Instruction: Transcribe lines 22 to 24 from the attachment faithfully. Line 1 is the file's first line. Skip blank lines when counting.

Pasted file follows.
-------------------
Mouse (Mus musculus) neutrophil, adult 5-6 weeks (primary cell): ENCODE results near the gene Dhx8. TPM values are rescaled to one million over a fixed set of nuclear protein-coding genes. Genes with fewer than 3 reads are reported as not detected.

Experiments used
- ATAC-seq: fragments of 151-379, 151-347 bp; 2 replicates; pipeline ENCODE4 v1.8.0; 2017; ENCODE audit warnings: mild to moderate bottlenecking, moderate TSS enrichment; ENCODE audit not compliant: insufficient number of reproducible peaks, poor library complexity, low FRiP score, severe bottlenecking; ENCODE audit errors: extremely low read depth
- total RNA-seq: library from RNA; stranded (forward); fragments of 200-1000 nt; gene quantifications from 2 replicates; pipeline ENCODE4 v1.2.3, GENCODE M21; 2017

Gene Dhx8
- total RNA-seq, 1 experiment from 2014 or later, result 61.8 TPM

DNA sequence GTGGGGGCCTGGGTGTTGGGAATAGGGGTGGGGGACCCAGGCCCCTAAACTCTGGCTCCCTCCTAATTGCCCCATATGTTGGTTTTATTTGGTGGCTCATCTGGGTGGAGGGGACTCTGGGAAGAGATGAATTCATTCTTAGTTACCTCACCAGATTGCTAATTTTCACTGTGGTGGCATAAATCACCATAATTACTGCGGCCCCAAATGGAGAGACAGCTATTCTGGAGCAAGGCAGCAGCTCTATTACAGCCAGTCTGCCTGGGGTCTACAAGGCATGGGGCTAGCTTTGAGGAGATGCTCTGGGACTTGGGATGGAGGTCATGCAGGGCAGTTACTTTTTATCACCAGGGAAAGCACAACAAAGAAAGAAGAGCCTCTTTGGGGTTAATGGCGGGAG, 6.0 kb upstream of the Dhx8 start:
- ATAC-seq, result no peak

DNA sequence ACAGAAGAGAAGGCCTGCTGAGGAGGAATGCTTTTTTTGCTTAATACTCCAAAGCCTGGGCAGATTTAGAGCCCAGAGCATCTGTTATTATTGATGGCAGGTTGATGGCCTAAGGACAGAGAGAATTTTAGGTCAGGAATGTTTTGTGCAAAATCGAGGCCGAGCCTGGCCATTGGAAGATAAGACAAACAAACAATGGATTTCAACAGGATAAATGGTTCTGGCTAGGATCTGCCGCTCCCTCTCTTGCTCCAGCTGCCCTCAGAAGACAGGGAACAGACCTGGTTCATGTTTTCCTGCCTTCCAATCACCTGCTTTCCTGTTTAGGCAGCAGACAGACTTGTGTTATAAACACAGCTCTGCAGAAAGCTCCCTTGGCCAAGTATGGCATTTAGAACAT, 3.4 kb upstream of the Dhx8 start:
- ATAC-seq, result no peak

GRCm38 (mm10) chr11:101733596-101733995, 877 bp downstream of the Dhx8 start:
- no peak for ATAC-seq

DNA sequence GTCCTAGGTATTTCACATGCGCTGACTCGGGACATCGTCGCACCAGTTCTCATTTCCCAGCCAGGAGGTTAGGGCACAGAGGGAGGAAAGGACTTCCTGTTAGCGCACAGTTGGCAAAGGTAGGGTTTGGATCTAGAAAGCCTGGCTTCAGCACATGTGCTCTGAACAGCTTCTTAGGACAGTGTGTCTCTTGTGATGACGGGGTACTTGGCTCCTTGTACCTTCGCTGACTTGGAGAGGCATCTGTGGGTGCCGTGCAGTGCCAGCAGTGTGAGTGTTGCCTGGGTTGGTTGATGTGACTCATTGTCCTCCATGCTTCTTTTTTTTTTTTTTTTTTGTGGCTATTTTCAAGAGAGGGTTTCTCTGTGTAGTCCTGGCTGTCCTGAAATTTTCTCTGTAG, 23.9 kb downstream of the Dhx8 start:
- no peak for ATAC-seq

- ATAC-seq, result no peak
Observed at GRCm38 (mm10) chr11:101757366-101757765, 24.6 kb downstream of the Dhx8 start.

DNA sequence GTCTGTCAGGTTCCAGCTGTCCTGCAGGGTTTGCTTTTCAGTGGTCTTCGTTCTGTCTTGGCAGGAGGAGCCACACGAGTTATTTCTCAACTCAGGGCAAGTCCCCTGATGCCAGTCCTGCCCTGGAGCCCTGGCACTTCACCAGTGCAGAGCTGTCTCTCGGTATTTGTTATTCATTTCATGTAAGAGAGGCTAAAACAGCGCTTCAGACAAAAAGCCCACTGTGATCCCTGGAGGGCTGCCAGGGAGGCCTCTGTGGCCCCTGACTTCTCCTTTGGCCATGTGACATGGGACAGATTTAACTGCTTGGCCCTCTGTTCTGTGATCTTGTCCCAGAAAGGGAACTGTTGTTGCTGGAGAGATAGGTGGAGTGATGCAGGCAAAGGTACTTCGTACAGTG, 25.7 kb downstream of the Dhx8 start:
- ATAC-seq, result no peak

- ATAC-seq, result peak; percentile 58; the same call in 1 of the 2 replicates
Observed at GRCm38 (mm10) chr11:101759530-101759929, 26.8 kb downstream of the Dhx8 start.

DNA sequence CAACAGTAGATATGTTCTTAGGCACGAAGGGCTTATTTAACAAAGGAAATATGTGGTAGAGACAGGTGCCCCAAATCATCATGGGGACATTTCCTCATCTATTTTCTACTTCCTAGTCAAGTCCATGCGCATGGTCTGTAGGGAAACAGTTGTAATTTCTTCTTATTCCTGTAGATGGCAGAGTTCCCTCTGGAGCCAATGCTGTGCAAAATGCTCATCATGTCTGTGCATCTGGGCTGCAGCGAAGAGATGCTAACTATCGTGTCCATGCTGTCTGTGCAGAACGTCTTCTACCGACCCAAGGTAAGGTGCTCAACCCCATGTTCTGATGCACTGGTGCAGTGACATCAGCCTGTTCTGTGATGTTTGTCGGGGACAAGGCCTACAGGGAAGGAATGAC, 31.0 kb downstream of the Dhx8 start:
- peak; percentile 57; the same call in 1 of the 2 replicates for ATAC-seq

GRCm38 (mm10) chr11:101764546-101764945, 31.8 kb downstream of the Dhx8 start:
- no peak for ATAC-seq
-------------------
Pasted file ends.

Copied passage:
- peak; percentile 57; the same call in 1 of the 2 replicates for ATAC-seq

GRCm38 (mm10) chr11:101764546-101764945, 31.8 kb downstream of the Dhx8 start:
- no peak for ATAC-seq